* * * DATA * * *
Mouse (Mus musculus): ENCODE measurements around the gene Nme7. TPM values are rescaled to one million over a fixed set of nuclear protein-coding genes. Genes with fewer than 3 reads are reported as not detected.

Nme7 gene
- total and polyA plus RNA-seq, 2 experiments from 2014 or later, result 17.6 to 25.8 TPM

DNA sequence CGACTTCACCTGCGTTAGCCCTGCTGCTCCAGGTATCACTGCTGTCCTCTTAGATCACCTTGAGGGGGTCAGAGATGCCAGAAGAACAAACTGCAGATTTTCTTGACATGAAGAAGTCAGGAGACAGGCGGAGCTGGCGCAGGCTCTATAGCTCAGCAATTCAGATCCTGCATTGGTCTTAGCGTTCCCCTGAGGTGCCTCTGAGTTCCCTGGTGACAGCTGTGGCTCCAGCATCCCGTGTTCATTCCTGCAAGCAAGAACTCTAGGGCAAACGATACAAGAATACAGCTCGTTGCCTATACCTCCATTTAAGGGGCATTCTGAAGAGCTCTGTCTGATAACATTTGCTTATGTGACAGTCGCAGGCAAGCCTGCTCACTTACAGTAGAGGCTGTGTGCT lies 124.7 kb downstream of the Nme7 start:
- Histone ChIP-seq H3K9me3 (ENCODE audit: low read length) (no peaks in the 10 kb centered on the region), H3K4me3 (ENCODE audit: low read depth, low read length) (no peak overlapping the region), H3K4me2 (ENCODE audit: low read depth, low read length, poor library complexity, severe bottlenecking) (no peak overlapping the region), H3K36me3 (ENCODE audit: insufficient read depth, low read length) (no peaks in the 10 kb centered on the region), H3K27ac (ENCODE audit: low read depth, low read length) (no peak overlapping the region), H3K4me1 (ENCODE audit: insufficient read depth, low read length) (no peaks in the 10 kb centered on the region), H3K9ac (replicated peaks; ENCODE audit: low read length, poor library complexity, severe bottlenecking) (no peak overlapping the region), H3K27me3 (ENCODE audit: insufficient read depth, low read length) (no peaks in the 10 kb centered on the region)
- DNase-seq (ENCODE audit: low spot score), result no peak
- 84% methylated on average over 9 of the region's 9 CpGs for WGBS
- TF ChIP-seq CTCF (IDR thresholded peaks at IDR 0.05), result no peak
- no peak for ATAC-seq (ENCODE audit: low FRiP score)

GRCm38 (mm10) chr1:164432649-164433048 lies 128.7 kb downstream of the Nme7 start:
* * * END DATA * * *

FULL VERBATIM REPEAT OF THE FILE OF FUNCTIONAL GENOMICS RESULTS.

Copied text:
Mouse (Mus musculus): ENCODE measurements around the gene Nme7. TPM values are rescaled to one million over a fixed set of nuclear protein-coding genes. Genes with fewer than 3 reads are reported as not detected.

Nme7 gene
- total and polyA plus RNA-seq, 2 experiments from 2014 or later, result 17.6 to 25.8 TPM

DNA sequence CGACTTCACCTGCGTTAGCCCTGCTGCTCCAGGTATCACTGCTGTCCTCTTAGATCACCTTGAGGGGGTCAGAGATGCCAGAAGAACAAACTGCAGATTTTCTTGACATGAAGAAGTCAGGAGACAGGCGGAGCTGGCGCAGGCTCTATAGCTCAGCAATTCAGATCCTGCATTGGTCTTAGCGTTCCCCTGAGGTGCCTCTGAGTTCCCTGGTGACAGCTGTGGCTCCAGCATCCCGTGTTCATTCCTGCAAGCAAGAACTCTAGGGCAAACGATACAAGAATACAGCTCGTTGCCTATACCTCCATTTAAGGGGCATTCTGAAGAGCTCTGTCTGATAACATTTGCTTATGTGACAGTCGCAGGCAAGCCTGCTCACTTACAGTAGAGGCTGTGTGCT lies 124.7 kb downstream of the Nme7 start:
- Histone ChIP-seq H3K9me3 (ENCODE audit: low read length) (no peaks in the 10 kb centered on the region), H3K4me3 (ENCODE audit: low read depth, low read length) (no peak overlapping the region), H3K4me2 (ENCODE audit: low read depth, low read length, poor library complexity, severe bottlenecking) (no peak overlapping the region), H3K36me3 (ENCODE audit: insufficient read depth, low read length) (no peaks in the 10 kb centered on the region), H3K27ac (ENCODE audit: low read depth, low read length) (no peak overlapping the region), H3K4me1 (ENCODE audit: insufficient read depth, low read length) (no peaks in the 10 kb centered on the region), H3K9ac (replicated peaks; ENCODE audit: low read length, poor library complexity, severe bottlenecking) (no peak overlapping the region), H3K27me3 (ENCODE audit: insufficient read depth, low read length) (no peaks in the 10 kb centered on the region)
- DNase-seq (ENCODE audit: low spot score), result no peak
- 84% methylated on average over 9 of the region's 9 CpGs for WGBS
- TF ChIP-seq CTCF (IDR thresholded peaks at IDR 0.05), result no peak
- no peak for ATAC-seq (ENCODE audit: low FRiP score)

GRCm38 (mm10) chr1:164432649-164433048 lies 128.7 kb downstream of the Nme7 start: